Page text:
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Matilda-jane
Brindle
Matilda Brindle
2016
Evolution and Adaptation
PhD Research

Auto-Sexual Behaviours in Primates: Evolution and Functions

The most common sexual behaviour in female and male primates – including humans – is masturbation. However, the evolutionary significance of auto-sexual activities has not been comprehensively studied. This project will compile and categorise the, as yet, scattered information about its distribution and forms across hundreds of species, from lemurs, lorises and tarsiers to monkeys and apes, aiming to develop testable hypotheses about potential mechanisms and functions. Bayesian phylogenetic analyses will reconstruct the evolutionary history of auto-sexual behaviours. The data will also be examined for trends between and within species as well as for relationships with socio-ecological variables, such as life-style, pathogen load or mating systems. The theoretical work will be complemented by fieldwork on macaque monkeys and experiments with human volunteers, aiming to better understand how masturbation influences the composition and quantity of ejaculate as well as the quality of spermatozoa. Finally, we aim to explore the physiological changes within the vagina of human female subjects during arousal and orgasm by use of a novel data logging device. Thus, this project has health-related implications that go beyond its primary aim, i.e., to better understand the evolution, mechanisms and functions of primate auto-sexual behaviour.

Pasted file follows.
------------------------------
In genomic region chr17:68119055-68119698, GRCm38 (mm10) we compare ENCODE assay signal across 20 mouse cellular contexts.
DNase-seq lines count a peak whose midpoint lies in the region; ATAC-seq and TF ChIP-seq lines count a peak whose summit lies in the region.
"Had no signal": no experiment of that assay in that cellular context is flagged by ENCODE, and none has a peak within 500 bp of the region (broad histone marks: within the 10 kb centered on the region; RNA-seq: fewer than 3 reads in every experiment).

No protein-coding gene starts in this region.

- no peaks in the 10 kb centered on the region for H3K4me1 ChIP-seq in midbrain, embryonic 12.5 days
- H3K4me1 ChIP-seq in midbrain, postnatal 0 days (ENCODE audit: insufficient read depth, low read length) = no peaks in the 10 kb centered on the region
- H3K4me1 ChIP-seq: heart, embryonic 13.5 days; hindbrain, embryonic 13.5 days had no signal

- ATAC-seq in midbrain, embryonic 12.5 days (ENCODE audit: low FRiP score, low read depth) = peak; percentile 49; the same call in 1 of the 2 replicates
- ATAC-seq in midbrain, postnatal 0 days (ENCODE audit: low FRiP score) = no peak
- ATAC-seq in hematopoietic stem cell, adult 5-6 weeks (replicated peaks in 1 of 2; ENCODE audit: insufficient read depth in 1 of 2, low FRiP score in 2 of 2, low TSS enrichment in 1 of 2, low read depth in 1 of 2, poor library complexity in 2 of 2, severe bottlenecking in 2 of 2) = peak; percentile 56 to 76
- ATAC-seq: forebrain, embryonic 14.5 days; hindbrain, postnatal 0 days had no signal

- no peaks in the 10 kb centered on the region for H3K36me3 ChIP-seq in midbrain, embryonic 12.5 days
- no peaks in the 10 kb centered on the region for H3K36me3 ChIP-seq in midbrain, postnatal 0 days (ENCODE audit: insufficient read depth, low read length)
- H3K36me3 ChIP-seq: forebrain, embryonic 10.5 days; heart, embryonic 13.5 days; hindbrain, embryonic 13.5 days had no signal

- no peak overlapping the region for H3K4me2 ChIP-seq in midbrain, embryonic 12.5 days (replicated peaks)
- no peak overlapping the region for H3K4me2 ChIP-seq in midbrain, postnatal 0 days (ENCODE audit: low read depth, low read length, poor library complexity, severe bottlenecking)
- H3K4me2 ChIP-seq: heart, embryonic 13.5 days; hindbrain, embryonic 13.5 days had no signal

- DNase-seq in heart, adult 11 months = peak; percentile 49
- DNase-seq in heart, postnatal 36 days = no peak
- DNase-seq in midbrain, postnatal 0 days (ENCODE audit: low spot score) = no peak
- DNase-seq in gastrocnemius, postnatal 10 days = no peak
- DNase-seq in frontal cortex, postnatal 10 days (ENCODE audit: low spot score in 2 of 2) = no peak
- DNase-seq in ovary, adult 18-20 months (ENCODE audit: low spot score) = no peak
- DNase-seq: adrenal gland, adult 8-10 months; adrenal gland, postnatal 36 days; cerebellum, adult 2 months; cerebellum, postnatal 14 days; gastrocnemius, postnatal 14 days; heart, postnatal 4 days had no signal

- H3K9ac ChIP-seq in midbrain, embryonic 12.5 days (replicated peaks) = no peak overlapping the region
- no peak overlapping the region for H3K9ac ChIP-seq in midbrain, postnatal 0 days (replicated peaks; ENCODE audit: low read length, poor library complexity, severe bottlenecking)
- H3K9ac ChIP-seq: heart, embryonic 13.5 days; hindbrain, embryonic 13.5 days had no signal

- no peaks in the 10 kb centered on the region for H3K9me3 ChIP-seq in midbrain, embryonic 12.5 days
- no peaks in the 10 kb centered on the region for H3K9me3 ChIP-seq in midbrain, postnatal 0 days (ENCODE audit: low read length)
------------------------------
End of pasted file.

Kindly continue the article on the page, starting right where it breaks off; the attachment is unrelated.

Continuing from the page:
Volker Sommer
UCL
Guy Cowlishaw
IOZ
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matilda-jane.brindle.14@ucl.ac.uk

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